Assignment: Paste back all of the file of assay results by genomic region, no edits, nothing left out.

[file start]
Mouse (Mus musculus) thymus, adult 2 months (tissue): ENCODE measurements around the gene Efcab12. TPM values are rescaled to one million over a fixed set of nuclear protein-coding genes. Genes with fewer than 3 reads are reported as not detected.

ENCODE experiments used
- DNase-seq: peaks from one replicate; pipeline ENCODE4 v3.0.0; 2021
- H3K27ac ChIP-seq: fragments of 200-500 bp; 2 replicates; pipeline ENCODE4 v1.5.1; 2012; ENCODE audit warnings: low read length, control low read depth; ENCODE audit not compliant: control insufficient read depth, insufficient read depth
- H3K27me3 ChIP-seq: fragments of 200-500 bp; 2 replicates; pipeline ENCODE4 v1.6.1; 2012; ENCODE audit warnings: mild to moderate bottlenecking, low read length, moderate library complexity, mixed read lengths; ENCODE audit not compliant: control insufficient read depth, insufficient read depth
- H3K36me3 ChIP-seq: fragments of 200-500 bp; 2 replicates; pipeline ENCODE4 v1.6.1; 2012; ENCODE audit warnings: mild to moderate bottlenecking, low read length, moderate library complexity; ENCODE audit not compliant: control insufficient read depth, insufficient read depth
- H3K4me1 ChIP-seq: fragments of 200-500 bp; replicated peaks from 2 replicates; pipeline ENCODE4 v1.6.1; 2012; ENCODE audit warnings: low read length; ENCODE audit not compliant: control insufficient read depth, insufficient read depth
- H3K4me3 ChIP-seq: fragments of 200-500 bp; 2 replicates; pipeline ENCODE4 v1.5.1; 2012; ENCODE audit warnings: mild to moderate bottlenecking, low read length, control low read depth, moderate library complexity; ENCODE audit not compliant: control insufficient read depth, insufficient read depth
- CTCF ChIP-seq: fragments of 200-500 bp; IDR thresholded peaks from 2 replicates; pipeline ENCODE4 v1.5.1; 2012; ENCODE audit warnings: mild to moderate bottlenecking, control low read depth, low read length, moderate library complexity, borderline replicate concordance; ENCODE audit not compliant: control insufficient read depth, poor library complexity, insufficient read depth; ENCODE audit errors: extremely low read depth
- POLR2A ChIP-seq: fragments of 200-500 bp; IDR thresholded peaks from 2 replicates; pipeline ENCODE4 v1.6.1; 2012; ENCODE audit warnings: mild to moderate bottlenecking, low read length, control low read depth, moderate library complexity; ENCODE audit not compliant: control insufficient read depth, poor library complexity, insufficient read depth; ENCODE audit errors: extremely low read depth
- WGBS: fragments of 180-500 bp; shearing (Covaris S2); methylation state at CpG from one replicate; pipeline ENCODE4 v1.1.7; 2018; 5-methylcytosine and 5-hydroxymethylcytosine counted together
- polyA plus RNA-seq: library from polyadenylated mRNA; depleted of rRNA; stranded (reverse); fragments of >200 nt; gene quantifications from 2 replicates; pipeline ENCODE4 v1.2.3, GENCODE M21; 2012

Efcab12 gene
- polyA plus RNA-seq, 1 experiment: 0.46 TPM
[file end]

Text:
Mouse (Mus musculus) thymus, adult 2 months (tissue): ENCODE measurements around the gene Efcab12. TPM values are rescaled to one million over a fixed set of nuclear protein-coding genes. Genes with fewer than 3 reads are reported as not detected.

ENCODE experiments used
- DNase-seq: peaks from one replicate; pipeline ENCODE4 v3.0.0; 2021
- H3K27ac ChIP-seq: fragments of 200-500 bp; 2 replicates; pipeline ENCODE4 v1.5.1; 2012; ENCODE audit warnings: low read length, control low read depth; ENCODE audit not compliant: control insufficient read depth, insufficient read depth
- H3K27me3 ChIP-seq: fragments of 200-500 bp; 2 replicates; pipeline ENCODE4 v1.6.1; 2012; ENCODE audit warnings: mild to moderate bottlenecking, low read length, moderate library complexity, mixed read lengths; ENCODE audit not compliant: control insufficient read depth, insufficient read depth
- H3K36me3 ChIP-seq: fragments of 200-500 bp; 2 replicates; pipeline ENCODE4 v1.6.1; 2012; ENCODE audit warnings: mild to moderate bottlenecking, low read length, moderate library complexity; ENCODE audit not compliant: control insufficient read depth, insufficient read depth
- H3K4me1 ChIP-seq: fragments of 200-500 bp; replicated peaks from 2 replicates; pipeline ENCODE4 v1.6.1; 2012; ENCODE audit warnings: low read length; ENCODE audit not compliant: control insufficient read depth, insufficient read depth
- H3K4me3 ChIP-seq: fragments of 200-500 bp; 2 replicates; pipeline ENCODE4 v1.5.1; 2012; ENCODE audit warnings: mild to moderate bottlenecking, low read length, control low read depth, moderate library complexity; ENCODE audit not compliant: control insufficient read depth, insufficient read depth
- CTCF ChIP-seq: fragments of 200-500 bp; IDR thresholded peaks from 2 replicates; pipeline ENCODE4 v1.5.1; 2012; ENCODE audit warnings: mild to moderate bottlenecking, control low read depth, low read length, moderate library complexity, borderline replicate concordance; ENCODE audit not compliant: control insufficient read depth, poor library complexity, insufficient read depth; ENCODE audit errors: extremely low read depth
- POLR2A ChIP-seq: fragments of 200-500 bp; IDR thresholded peaks from 2 replicates; pipeline ENCODE4 v1.6.1; 2012; ENCODE audit warnings: mild to moderate bottlenecking, low read length, control low read depth, moderate library complexity; ENCODE audit not compliant: control insufficient read depth, poor library complexity, insufficient read depth; ENCODE audit errors: extremely low read depth
- WGBS: fragments of 180-500 bp; shearing (Covaris S2); methylation state at CpG from one replicate; pipeline ENCODE4 v1.1.7; 2018; 5-methylcytosine and 5-hydroxymethylcytosine counted together
- polyA plus RNA-seq: library from polyadenylated mRNA; depleted of rRNA; stranded (reverse); fragments of >200 nt; gene quantifications from 2 replicates; pipeline ENCODE4 v1.2.3, GENCODE M21; 2012

Efcab12 gene
- polyA plus RNA-seq, 1 experiment: 0.46 TPM